In an effort to further understand and predict the health effects that can arise following infection by SARS-CoV-2, which is the infection that causes the disease COVID-19, many researchers have reevaluated the pathogenesis associated with coronaviruses that have already been identified. One type of coronavirus that has infected individuals around the world is HCoV-OC43.
A history of coronaviruses
In 1965, the first human coronavirus (HCoV) strain, which was eventually named B814, was identified from a patient’s nasal discharge. Since then, over 30 different HCoV strains have been isolated, the most notable of which include HCoV-229E, HCoV-NL63, HCoV-HLU1, and HCoV-0C43.
In addition to the aforementioned human-infecting coronavirus strains, several highly pathogenic zoonotic strains such as the severe acute respiratory syndrome coronavirus (SARS-CoV) of 2002, the Middle East respiratory syndrome coronavirus (MERS-CoV) of 2011 and the novel coronavirus COVID-19 that has, as of June 18, 2020, infected 8.24 million people and claimed the lives of over 446,000 thousand individuals around the world.
Classification of HCoV-OC43
Within the virus order of Nidiovirules is the suborder of Cornidovirineae. Within Cornidovirineae are two subfamilies known as Letovirinae and Orthocoronairinae.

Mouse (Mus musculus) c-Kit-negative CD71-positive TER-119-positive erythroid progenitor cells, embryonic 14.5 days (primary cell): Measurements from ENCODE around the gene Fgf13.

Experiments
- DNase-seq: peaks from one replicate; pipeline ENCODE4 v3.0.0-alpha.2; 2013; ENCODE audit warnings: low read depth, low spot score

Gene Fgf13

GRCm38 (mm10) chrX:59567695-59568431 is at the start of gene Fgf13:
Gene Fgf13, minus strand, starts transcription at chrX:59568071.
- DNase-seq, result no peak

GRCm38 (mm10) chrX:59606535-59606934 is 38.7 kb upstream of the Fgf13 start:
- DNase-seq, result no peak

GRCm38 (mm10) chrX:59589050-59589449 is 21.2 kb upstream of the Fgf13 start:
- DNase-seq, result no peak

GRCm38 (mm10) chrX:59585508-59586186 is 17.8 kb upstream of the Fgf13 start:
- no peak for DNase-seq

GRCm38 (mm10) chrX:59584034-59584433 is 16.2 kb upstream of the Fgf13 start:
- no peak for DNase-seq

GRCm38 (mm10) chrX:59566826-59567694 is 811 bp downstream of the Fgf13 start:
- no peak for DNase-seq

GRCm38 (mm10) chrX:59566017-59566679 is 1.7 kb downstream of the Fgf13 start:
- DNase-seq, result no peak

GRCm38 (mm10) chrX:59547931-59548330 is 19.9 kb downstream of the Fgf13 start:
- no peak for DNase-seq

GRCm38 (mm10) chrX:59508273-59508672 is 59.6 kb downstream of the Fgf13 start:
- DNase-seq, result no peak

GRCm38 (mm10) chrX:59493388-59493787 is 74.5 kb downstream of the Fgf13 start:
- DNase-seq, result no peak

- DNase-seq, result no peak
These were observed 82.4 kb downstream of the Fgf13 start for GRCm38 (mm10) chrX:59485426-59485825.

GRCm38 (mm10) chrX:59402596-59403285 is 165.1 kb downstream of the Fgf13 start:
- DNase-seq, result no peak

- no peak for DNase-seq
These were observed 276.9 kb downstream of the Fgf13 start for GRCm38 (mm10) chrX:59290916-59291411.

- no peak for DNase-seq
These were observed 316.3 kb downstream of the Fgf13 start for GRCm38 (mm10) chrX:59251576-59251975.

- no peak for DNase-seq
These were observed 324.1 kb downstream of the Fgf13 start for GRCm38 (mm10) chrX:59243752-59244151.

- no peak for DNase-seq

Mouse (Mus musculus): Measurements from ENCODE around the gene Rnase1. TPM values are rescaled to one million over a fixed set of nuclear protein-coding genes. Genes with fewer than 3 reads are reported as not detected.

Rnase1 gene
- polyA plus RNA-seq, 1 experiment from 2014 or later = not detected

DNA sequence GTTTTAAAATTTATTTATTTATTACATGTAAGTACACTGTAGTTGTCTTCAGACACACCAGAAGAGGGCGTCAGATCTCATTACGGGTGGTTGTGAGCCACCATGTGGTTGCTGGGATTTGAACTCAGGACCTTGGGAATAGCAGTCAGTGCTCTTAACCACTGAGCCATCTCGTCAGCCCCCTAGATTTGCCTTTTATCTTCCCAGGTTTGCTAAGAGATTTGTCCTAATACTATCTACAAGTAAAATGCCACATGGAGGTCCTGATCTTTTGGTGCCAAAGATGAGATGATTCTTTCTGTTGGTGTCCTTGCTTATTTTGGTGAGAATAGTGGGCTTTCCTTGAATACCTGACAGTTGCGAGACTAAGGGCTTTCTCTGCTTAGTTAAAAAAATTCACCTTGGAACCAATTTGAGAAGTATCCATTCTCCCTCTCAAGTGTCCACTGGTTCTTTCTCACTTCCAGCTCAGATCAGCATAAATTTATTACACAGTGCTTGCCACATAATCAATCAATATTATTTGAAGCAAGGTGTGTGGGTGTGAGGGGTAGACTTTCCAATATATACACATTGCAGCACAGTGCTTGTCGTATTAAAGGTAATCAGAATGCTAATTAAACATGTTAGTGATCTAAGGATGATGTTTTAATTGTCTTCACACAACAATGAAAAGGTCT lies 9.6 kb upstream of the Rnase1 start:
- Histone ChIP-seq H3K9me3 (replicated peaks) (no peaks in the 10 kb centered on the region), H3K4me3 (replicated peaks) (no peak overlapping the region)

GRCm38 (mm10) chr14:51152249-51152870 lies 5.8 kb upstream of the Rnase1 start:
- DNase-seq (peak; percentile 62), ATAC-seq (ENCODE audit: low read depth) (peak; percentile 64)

All coronaviruses are within the subfamily of Orthocornavirinae; however, specific coronavirus strains can be further classified into one of four genera including Alphacoronavirus, Betacoronavirus, Gammacoronavirus, and Deltacoronavirus. Whereas HCoV and HCoV-NL63 are found in the Alphacoronavirus genus, HCoV-OC43, as well as HCoV-HKU1, MERS-CoV, SARS-CoV and SARS-CoV-2 are all classified within the Betacoronavirus genus.
How does HCoV-OC43 enter cells?
The entry of HCoV-OC43 into human cells is largely achieved through the caveolin-1-dependent pathway of endocytosis; however, virus-containing vesicles at the cell surface can also undergo scission to also penetrate human cells.
Notably, while host factors like interferon-inducible transmembrane proteins (IFITMs) often prevent the entry of coronaviruses like HCoV-229E, -NL63, SARS-CoV and MERS-CoV from entering cells through its various antiviral functions, IFITM2 and IFITM3 promote the entry and subsequent infection of HCoV-OC43 into human cells.
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